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ask-tom-pictureDear Tom –

I recall several on-line conversations last winter about protecting coldframes for winter weather. What steps do you suggest? Thanks.

— Sarah from Asheville

Dear Sarah –

This is a good time of year to be finishing up coldframe preparations but our preparations start with the yearly seed order. If we go to all the trouble to build a coldframe, we try to be sure that it is overflowing with good food through the winter. A great source for what to grow in your winter coldframe is Eliot Coleman’s Winter Harvest Handbook (Chelsea Green 2009). For which varieties to plant, I often use Johnny’s Selected Seeds snowflake icon. Early on we tried planting all the greens with a snowflake to see what worked for us. That experiment led to our winter salad mix with Claytonia as a leading component.

Timing of the winter crop is important too. As the days become shorter, cooler, and grayer, plants have less energy for growth. Coleman offers a goal of growing plants to a mature size before days are less than 10 hours long. For Asheville that short day period is roughly from Thanksgiving to mid-January. It also makes sense to plan for the crops that will follow your fall-planted crops so that your transplants are ready as the winter crops are harvested. With the major investment in the coldframe structure, we hate to see it ever empty.

Steve Moore at the NCSU Center for Environmental Farming Systems gives a great talk on the benefits of double layers of protection for coldframe productivity. Most folks use row cover over hoops inside the coldframe for this second layer but Steve prefers used greenhouse plastic as the second inner layer. A word of caution – row cover breathes and but plastic does not so be sure and pull the plastic off on sunny days if you go that route. He hosted an August webinar on season extension, which may be in the CEFS archives if you want more detail on his research.

Hoops are important to support inner row cover. On cold nights the fabric freezes and will scorch the crop wherever it touches. We use the largest high tensile wire we can get at Southern States. Often the roll of wire is just the right diameter so we cut through the roll in one place and the hoops are ready. We use a hoop about every 5 feet and offset the hoops in adjoining beds. Inside the coldframe wind is rarely a problem but we usually put weights on one side to make handling the fabric easier. The October Growing for Market has a clever system for managing fabric using cables instead of hoops if you are feeling innovative. . Another alternative is fiberglass rods that bend over the bed. I believe Reems Creek nursery has them.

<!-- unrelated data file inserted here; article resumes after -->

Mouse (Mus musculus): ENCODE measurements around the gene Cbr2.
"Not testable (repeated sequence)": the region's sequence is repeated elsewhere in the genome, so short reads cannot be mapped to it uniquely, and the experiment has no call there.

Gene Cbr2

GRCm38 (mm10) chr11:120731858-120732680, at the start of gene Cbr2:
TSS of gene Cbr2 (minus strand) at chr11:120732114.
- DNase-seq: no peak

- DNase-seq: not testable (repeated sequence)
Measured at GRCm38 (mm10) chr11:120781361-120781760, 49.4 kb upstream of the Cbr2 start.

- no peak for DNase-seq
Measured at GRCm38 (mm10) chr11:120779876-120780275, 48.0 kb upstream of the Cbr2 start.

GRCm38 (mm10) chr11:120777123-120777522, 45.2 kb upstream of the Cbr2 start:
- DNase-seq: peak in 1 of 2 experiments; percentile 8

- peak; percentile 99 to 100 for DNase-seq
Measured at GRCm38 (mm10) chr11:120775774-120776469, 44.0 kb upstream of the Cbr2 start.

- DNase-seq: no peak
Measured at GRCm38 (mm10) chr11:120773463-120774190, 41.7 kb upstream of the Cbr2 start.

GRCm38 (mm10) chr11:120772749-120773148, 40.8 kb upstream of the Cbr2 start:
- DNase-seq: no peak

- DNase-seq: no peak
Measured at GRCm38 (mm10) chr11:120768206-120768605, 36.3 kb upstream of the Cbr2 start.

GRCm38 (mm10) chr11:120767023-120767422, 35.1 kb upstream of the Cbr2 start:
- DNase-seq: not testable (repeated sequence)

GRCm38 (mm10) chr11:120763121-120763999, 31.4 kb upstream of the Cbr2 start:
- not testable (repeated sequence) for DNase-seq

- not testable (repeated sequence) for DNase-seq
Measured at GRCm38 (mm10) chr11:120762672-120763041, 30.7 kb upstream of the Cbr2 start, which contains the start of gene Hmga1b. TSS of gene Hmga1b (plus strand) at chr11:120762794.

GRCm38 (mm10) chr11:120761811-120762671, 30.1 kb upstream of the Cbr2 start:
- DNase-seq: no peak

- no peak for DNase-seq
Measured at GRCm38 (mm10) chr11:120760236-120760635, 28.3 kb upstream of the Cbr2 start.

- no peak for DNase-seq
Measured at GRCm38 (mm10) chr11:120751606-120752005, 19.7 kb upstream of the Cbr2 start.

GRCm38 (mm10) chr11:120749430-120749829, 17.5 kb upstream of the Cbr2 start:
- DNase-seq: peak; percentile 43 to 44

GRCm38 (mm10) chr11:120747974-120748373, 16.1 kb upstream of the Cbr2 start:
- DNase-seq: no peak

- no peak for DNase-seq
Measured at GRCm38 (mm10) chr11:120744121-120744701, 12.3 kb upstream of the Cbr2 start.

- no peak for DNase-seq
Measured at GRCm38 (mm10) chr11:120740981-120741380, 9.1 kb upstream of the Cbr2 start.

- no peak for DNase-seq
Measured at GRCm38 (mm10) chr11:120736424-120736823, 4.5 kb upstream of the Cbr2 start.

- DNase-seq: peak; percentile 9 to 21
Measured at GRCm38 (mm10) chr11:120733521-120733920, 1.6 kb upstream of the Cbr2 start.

Be sure and winterize your irrigation system before temperatures get into the 20s. Hoses will thaw out eventually but it can be several frustrating weeks. PVC pipes usually rupture when the water in them freezes. Putting a drain at the low point of your system and allowing air to enter at the high point will usually work if your supply line has no dips. A frost-proof hose bib and supply lines below 2 feet will simplify winter irrigation.

Finally getting back to your comment about protecting the frame from snow load, here are a few tips from our experience last winter and conversations with other growers:

  • coldframepngA gothic shaped coldframe sheds snow better than quonset shaped houses
  • Four-foot hoop spacing is stronger than six feet or more.
  • Avoid drilling into hoops – use clamp-style brackets instead – to avoid weakening the frame
  • Be sure your house is anchored to the ground to avoid liftoff in high wind
  • Brace your end walls outward to avoid snow load pulling both ends toward the center.
  • Have portable heaters ready to melt a layer of snow under the snowpack for easier removal
  • Use center posts sized 4X4 or greater to provide added snow load resistance.
  • Place a rigid pad under posts to avoid the snow load driving them into moist soil
  • Have extra brooms and a list of phone numbers handy just in case.
  • Be cautious if the snow gets ahead of you. Coldframes can collapse suddenly when their snow load is exceeded.

To avoid ending on that not very cheerful note, NOAA predicts a warmer than average winter with average precipitation.

Happy growing!
— Tom

Ask Tom © 2013 Tom Elmore & Organic Growers School

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Tom Elmore

Author: Tom Elmore

Tom Elmore is co-owner and operator of Thatchmore Farm in Leicester NC. He has grown certified organic fruits and vegetables for 25 years and serves on the Boards of the NC Greenhouse Vegetable Growers Association and the Organic Growers School.

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